With respect to Figure 1, Mallory could thus inject the following BGP routes:
Example 2.2: Subrefix Hijacking.
By advertising a victim’s network with BGP updates split up into multiple longer prefixes, as given by 10.1.0.0/17 and 10.1.128.0/17 in the example above, subprefix hijacking can be as extensive as regular prefix hijacking, with the advantage of globally preferred routes at the same time. Notwithstanding this possibility, an attacker might be satisfied with hijacking individual subnets of high value only.
Other Types of Attack
Origin relocation attacks as discussed above lead to noticeable changes in the set of origins for a victim’s prefix. In contrast, route diversion attacks aim at the manipulation of AS paths towards a victim. In its basic form, an attacker hijacks a victim’s prefixes and its AS, which effectively disguises the attack by hiding the attacker’s own AS. Moreover, tailored attacks can be derived to impersonate a victim from an administrative point of view by stealthily hijacking abandoned Internet resources. We have studied such hidden takeover attacks in great detail in previous work [2, 13]. An even more sophisticated attack based on AS path manipulation aims at stealthily intercepting a victim’s traffic while maintaining the victim’s connectivity. Such man-in-the-middle attacks require a stable backhaul link from the attacker to the victim to forward eavesdropped packets. Interestingly, BGP itself, and its loop prevention mechanism respectively, can be leveraged to accomplish this task. Our routing model allows to formalize and study these types of attacks. For this paper, however, we consider them beyond scope.
2.3 Motivation behind Hijacking Attacks
Hijacking attacks may serve a variety of purposes, which can be divided into destructive and abusive variants. An obvious intent is to inflict damage to a victim’s operations by disrupting network connectivity, which is often called blackholing in literature. Furthermore, hijacked networks can be abused for malicious short-term activities, for instance to launch a fast, temporary, and massive spam campaign. Abusive actions may aim at hosting illegal services, like phishing web sites, or serve to establish a stable base of operations for subsequent attacks, e.g. to command botnets from a safe-house network. More sophisticated attacks aim at compromising a victim’s reputation by carrying out illicit actions. Lastly, attacks can be tailored to break confidentiality or integrity of a particular victim’s communications by means of interception.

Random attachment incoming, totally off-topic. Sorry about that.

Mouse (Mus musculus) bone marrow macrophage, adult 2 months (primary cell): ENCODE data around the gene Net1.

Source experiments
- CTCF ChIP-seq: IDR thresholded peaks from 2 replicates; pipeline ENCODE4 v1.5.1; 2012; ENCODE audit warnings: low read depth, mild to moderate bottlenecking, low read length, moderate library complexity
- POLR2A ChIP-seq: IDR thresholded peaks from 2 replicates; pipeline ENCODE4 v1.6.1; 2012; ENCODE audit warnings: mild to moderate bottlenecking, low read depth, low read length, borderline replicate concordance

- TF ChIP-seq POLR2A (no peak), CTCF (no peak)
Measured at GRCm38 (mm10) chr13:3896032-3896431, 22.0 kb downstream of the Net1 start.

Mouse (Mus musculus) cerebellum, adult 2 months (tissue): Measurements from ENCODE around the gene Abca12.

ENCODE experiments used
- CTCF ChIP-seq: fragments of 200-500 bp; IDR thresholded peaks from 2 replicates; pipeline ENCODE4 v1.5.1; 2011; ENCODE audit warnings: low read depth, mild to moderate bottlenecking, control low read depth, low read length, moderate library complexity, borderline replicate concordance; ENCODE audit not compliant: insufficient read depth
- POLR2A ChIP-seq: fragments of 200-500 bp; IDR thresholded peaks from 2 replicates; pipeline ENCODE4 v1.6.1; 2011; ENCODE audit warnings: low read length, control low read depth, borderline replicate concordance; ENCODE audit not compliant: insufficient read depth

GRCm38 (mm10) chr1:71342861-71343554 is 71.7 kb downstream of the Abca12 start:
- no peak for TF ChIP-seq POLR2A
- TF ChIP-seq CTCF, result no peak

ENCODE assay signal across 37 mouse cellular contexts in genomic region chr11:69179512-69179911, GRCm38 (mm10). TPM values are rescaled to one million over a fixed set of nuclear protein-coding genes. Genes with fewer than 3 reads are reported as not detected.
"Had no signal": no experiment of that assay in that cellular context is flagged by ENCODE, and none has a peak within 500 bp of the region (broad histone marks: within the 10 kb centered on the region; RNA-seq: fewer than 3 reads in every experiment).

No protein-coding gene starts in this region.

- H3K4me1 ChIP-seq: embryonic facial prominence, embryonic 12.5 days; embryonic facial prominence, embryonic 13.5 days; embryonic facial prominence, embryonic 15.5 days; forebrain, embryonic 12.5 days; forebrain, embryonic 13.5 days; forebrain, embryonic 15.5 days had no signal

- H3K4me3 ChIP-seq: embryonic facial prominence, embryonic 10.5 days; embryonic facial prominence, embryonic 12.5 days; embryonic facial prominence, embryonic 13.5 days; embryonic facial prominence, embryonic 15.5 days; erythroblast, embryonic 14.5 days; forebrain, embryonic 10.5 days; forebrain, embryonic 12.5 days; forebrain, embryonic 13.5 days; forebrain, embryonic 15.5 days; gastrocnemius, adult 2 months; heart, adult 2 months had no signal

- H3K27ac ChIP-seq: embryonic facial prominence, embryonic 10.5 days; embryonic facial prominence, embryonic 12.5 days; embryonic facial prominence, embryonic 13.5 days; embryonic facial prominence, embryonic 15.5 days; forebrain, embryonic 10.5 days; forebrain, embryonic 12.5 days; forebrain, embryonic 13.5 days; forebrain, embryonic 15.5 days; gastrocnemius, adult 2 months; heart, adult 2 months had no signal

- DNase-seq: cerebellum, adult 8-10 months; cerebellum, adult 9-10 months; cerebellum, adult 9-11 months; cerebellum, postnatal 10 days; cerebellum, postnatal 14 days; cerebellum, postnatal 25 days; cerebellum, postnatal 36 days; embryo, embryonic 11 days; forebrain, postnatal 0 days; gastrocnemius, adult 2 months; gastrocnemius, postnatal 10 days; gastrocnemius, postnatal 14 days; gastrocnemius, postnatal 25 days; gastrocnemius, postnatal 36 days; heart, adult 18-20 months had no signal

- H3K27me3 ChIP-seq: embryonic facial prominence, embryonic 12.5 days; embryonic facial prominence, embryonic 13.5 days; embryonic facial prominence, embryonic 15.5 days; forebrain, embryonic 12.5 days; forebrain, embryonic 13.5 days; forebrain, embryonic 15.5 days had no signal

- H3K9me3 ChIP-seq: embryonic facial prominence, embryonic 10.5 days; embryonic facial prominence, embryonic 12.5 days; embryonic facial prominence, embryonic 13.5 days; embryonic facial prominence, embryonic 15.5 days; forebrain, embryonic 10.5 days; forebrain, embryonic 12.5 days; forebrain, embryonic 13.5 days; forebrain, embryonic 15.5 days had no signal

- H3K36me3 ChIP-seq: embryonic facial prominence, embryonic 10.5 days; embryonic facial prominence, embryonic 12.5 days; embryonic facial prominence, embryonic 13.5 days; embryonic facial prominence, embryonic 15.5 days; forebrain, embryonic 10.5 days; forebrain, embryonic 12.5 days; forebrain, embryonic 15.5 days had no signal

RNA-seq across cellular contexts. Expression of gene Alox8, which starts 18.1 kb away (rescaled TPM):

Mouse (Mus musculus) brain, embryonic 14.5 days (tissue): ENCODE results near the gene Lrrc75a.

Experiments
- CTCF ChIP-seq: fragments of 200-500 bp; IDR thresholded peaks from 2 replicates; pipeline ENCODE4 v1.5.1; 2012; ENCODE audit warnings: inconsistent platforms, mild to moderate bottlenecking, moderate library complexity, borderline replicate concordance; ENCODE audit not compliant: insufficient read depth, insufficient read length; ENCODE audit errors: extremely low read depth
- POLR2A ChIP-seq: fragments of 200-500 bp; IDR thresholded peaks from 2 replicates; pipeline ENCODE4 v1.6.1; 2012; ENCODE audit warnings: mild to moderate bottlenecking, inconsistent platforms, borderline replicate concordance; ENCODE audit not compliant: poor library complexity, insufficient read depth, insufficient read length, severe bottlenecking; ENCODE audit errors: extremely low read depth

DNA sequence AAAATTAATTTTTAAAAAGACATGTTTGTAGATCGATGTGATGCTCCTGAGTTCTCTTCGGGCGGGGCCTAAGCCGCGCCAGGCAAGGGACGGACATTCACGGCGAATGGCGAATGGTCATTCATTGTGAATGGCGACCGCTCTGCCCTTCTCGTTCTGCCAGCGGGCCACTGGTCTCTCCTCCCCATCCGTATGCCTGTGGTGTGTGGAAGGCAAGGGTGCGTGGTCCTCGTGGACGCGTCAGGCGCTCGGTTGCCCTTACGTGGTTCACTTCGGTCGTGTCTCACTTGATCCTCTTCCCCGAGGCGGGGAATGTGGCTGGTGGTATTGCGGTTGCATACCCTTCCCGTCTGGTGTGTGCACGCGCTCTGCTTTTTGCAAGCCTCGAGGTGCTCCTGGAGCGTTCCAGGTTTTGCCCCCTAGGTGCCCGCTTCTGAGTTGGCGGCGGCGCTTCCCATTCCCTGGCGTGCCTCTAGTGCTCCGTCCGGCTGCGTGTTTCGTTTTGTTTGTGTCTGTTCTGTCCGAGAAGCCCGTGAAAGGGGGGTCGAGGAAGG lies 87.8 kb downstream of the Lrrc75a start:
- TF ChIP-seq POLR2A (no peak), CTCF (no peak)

Prefix hijacking attacks partially disrupt a victim’s connectivity, but are of limited use in other respects, like hosting malicious services, since a significant part of the Internet might still prefer the victim’s routes. In contrast, subprefix hijacking attacks are capable of breaking communications entirely, i.e. all hosts inside the victim’s network become globally unreachable. Hence, this type of attack is also useful for launching illegal operations from a hijacked network, and an important element for more sophisticated attacks like AS hijacking or man-in-the-middle interception. Having no real-world benefit apart from partially disconnecting a victim’s hosts from the Internet, it is surprising to see that state-of-the-art focuses primarily on prefix hijacking.
3 Related Work
There is a large body of literature on the detection of BGP-based routing attacks. Corresponding techniques can be divided into control-plane and data-plane techniques, with hybrid approaches emerging recently.
3.1 State-of-the-art Detection